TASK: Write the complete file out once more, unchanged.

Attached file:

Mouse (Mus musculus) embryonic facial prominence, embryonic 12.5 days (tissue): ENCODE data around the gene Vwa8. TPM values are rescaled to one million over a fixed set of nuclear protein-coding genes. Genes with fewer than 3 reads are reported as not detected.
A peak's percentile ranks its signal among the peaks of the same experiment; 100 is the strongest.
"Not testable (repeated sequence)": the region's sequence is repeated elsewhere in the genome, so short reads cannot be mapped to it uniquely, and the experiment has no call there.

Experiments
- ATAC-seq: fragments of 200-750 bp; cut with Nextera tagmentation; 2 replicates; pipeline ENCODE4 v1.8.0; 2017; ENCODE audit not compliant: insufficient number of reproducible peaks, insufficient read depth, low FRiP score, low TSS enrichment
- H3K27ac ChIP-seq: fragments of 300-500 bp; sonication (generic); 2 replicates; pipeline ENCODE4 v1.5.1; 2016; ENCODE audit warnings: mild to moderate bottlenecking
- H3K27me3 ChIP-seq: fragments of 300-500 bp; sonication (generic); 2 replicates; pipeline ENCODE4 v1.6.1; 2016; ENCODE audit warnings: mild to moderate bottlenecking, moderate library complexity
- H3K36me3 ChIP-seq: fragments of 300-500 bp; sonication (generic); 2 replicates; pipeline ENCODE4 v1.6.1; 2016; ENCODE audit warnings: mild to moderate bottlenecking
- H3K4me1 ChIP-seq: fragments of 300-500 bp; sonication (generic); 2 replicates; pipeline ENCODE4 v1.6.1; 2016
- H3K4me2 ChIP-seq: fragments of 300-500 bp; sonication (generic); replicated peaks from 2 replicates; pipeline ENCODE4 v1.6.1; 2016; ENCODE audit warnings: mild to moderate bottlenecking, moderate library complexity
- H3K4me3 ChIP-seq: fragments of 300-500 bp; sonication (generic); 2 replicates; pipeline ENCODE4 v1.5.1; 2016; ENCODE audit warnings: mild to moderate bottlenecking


Mouse (Mus musculus) embryonic facial prominence, embryonic 12.5 days (tissue): ENCODE data around the gene Vwa8. TPM values are rescaled to one million over a fixed set of nuclear protein-coding genes. Genes with fewer than 3 reads are reported as not detected.
A peak's percentile ranks its signal among the peaks of the same experiment; 100 is the strongest.
"Not testable (repeated sequence)": the region's sequence is repeated elsewhere in the genome, so short reads cannot be mapped to it uniquely, and the experiment has no call there.

Experiments
- ATAC-seq: fragments of 200-750 bp; cut with Nextera tagmentation; 2 replicates; pipeline ENCODE4 v1.8.0; 2017; ENCODE audit not compliant: insufficient number of reproducible peaks, insufficient read depth, low FRiP score, low TSS enrichment
- H3K27ac ChIP-seq: fragments of 300-500 bp; sonication (generic); 2 replicates; pipeline ENCODE4 v1.5.1; 2016; ENCODE audit warnings: mild to moderate bottlenecking
- H3K27me3 ChIP-seq: fragments of 300-500 bp; sonication (generic); 2 replicates; pipeline ENCODE4 v1.6.1; 2016; ENCODE audit warnings: mild to moderate bottlenecking, moderate library complexity
- H3K36me3 ChIP-seq: fragments of 300-500 bp; sonication (generic); 2 replicates; pipeline ENCODE4 v1.6.1; 2016; ENCODE audit warnings: mild to moderate bottlenecking
- H3K4me1 ChIP-seq: fragments of 300-500 bp; sonication (generic); 2 replicates; pipeline ENCODE4 v1.6.1; 2016
- H3K4me2 ChIP-seq: fragments of 300-500 bp; sonication (generic); replicated peaks from 2 replicates; pipeline ENCODE4 v1.6.1; 2016; ENCODE audit warnings: mild to moderate bottlenecking, moderate library complexity
- H3K4me3 ChIP-seq: fragments of 300-500 bp; sonication (generic); 2 replicates; pipeline ENCODE4 v1.5.1; 2016; ENCODE audit warnings: mild to moderate bottlenecking